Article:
You could train. You could get really fit and you could race!
-Philip, August 2010
At the time those words sounded absurd. I had been running 5 kilometres once a week. Laps around Queen’s Park Circle just up the street from where I live. My strategy with the laps so close to home? I could bail at any time. Moreover, should the run go very badly I passed no less than two hospitals on the return to my apartment. Four if you include a cancer hospital and the Hospital for Sick Kids.
Philip was a cross country running star in his youth. His older brother Anthony trained as an Olympic-calibre speedskater. Athletics are the norm in their household and athleticism is clearly in their genes. I on the other was blessed with stubby legs, asthmatic lungs, and a propensity to hang on to fat that would rival Glenn Close’s attachment to Michael Douglas in Fatal Attraction. Perhaps even more vital, I had no desire to train, get really fit and race.
But when the prospect of running in the 2010 Goodlife Half Marathon teamed with my upcoming 39th birthday, I found myself training. Midlife crises are a b*tch, aren’t they?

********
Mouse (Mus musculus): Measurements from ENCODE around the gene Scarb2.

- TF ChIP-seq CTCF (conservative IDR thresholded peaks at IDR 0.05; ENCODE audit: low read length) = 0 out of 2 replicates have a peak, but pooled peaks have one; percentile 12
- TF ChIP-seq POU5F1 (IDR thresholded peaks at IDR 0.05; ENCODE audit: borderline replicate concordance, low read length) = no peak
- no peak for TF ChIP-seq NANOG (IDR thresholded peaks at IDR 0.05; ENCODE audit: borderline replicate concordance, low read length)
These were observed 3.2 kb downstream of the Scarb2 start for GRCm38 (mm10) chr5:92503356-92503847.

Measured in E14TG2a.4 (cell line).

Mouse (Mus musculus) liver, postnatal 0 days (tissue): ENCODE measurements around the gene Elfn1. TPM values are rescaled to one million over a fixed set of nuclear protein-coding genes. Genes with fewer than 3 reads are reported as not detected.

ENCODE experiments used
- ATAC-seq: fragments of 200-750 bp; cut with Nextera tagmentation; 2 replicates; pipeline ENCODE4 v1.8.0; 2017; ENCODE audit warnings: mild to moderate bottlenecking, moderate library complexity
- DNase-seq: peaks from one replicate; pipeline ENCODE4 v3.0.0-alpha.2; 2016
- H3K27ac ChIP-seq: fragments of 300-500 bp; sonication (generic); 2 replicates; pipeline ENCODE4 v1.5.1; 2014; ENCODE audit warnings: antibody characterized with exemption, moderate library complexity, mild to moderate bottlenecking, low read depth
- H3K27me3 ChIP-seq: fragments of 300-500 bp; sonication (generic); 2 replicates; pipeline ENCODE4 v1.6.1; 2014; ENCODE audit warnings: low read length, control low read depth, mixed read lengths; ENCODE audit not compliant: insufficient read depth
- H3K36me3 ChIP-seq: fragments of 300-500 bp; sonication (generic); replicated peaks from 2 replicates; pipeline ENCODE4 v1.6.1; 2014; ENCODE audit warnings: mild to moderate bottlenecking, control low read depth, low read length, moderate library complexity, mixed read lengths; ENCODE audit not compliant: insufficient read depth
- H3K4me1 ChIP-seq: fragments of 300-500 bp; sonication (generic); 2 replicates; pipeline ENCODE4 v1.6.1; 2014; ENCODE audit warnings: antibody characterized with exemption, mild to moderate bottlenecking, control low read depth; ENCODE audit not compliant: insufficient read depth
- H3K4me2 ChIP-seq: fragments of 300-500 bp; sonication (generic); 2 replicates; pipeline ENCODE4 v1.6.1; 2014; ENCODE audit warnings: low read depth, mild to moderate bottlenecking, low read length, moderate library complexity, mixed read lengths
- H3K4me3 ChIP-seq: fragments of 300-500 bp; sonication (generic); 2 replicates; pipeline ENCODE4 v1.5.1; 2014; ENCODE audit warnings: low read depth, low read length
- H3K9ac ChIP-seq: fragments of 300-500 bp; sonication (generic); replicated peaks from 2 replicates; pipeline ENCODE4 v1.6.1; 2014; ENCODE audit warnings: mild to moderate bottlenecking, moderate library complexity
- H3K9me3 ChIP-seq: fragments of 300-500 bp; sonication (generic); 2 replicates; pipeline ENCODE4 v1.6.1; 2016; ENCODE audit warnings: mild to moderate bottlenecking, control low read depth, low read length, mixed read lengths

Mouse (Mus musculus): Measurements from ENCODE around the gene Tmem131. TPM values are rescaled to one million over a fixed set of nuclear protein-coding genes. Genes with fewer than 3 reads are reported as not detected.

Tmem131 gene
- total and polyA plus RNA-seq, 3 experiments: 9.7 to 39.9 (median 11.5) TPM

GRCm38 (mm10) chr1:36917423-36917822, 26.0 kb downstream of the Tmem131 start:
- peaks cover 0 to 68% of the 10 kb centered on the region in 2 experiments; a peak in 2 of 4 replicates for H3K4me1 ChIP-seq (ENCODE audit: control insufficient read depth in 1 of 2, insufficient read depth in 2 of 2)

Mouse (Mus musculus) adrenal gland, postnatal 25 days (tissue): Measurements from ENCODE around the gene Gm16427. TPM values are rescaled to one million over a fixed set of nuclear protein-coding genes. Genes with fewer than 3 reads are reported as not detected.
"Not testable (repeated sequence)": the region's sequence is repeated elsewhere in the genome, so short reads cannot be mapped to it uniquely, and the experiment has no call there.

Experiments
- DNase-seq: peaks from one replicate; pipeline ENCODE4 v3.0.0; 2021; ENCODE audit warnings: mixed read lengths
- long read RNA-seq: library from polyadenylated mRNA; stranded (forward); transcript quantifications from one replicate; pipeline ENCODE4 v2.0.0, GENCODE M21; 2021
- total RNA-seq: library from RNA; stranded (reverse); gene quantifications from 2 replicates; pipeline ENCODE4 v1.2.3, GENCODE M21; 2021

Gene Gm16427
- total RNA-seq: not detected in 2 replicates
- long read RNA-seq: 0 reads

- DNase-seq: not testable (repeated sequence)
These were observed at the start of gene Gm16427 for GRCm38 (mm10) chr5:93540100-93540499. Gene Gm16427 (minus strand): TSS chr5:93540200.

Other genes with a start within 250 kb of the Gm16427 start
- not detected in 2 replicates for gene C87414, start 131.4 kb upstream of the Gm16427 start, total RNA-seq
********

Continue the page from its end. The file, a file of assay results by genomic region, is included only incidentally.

I had no idea what I was doing. To this day I still haven’t seriously followed any training guides. I didn’t run fartleks. I ran long runs on a treadmill. I didn’t taper. I didn’t know what tapering was. And I only had 17 days between registering and racing; what tapering???? But come race day, armed with my Visa rewards card in the event that I wanted to flag a cab and yes, bail, I took to the start line.
Three years have gone by. Now I run 4 times a week. I strength train 5 days a week. I don’t eat after 5 p.m. I’m in bed at 9 and I’m up at 5. I’m not exactly certain how I got here. But I like where I am. Sometimes life really isn’t about the destination as much as it’s about the journey.
Unless of course the destination is the next finish line!